May 24, 2014

Raising Dairy Bulls for Beef- for Dummies

Well, the professor is safely out of town and so-- the kids and I are trying to decide what new animal to adopt.
(I'm sort of kidding.  He is out of town, but we are communicating.  He actually suggested guinea pigs- saying "I love guinea pigs." Ha.)  The professor easily votes for any animal he can eat.  Male.

Drew (a male) is turning 14 next week and he really wants to raise beef, both to eat and to sell.  We have a friend who is a cow vet.  He thinks he can get us two dairy cow bulls (that we will bite into steers).  Mmm.  

We know all about raising cow because we watched Alaska- the Final Frontier and The Moo Man on Netflix. 
Seriously.  We've got this.  (Haha.)

The more I read about how our food is produced, the more convinced I am that raising our own food is not only a great teaching opportunity and a healthier quality food, but also a more ethical choice.  I feel better about eating an animal that has been loved and lived a good life, than I do about eating animals from large feed lots.  (Weird?)

I know it will be sad to kill our pets.  But, I think giving my children the opportunity to really understand meat and love these animals is worth that sadness.  Hopefully, when the time comes to butcher one animal, there will be a baby to take it's place.

Honestly, I am the biggest softy of all of us (well, me and Anna).  I have no idea how this will work out.

I'm actually surprised that EVERY person I talk to mentions the killing part of having animals.  Like it is this huge, awful thing.  Even though ALL of them eat meat.  

I'm really weird about this (amoung other things).  I actually want my children to connect LIFE and DEATH with the food we eat.  I like that connection because it's real.  I think of a little chicken every time I defrost two chicken breasts- and we eat a lot less meat that way.  I don't think death is awful- I think it's natural.  Living and dying are part of life. I also don't try to shield my kids from hard.  I think this is something we can work through.  We'll see!

There are baby piglets for sale down the road.  Ellie has decided if she can't have a horse, she wants pigs.  A sow (to breed) and a boar (to eat).  Oh my.  Wilbur!!!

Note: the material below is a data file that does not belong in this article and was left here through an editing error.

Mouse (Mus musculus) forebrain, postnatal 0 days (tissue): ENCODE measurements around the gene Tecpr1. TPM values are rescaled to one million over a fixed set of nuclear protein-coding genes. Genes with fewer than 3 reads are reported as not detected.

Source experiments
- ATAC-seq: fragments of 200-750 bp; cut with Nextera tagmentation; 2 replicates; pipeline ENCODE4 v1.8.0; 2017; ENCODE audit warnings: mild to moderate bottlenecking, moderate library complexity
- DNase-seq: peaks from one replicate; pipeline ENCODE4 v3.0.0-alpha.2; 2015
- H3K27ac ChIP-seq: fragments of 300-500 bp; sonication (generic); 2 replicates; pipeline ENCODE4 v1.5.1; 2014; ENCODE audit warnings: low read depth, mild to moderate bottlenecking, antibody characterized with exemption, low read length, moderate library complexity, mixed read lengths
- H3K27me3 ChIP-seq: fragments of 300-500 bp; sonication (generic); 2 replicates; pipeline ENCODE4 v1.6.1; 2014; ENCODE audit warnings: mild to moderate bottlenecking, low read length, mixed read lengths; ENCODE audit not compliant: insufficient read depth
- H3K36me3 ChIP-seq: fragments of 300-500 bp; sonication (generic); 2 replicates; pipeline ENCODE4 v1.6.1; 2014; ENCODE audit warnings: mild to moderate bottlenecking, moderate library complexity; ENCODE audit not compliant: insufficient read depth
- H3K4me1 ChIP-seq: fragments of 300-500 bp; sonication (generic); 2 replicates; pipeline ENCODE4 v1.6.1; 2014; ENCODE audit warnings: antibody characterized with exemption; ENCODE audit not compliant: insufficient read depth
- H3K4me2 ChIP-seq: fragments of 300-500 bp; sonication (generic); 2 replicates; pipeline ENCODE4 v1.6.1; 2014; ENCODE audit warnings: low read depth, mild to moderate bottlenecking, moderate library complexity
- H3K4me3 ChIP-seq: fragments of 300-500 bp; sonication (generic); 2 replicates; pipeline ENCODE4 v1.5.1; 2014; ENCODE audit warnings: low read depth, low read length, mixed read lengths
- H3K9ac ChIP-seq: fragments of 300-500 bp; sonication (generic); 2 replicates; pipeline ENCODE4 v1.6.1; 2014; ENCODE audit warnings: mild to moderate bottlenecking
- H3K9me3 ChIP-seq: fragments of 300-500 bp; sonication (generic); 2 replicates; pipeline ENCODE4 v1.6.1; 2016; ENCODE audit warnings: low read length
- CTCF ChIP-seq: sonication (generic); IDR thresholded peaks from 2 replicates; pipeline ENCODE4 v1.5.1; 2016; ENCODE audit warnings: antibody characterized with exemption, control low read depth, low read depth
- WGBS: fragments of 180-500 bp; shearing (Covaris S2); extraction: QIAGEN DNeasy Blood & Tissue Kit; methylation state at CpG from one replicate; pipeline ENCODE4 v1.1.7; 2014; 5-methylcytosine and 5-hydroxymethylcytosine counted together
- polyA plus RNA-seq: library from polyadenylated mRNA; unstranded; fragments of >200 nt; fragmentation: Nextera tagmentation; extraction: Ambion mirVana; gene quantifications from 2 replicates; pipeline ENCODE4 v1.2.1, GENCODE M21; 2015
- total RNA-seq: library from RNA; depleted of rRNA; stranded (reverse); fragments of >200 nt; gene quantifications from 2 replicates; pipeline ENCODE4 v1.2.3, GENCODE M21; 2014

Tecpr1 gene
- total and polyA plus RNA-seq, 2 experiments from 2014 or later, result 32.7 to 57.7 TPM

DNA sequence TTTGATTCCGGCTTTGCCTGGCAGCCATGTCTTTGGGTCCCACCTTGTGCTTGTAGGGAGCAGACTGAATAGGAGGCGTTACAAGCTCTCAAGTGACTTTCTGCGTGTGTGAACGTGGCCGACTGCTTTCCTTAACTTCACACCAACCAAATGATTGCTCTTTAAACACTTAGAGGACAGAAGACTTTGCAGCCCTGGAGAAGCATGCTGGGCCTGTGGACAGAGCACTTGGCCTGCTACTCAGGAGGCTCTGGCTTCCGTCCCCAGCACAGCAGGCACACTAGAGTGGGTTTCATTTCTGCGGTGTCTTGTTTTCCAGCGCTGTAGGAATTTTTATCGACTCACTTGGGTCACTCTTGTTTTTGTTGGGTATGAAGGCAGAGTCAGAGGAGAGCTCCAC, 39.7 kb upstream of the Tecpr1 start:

I don't know where we can put pigs?  They are a special kind of stinky.  Our barn has wood and cement floors and barn pigs need cement so they are easily cleaned.  We have fields, but no structures.  Building structures is expensive...

My biggest concern as we start down this path is-- yard and waste management.

My land is beautiful.  I don't want to over-graze it.  I'm not sure where we should dump our manure and I know nothing about composting.  I want horses eventually and I don't want a barn that is ruined by livestock.  I'm somewhat of a "pretty" farmer.  Aesthetics are important to me-- I don't want a yucky, smelly, dirty, muddy yard.  (Can I have two pretty cows please?  For cheap.  Oh, I know I'm snotty and silly.) That's why these animals will always be pets to me not real farm animals.  


I almost died this year.  It changed me.  I was brave before my surgery, but I have a different time table these days.  It's like my brain says-- why NOT get a cow?!  Just do it.  Life is short!!  Create the memory NOW.  

I have really weird, confidant, independent children.  They know that they would be responsible for these animals and they are actually more responsible than I am.  Drew needs something extra-curricular to do with himself.  I think we may have found his new project.

Moooss Mooooments-- coming soon.
U of M-Tully welcomes applicants to the center for organic meat.

Life is good (if it doesn't smell too much like a cow pie)!

1 comment:

Marie said...

You are pretty funny, Jen! I love the idea of having a "pretty" farm... Please let us know how that works out! Ha'. ❤️

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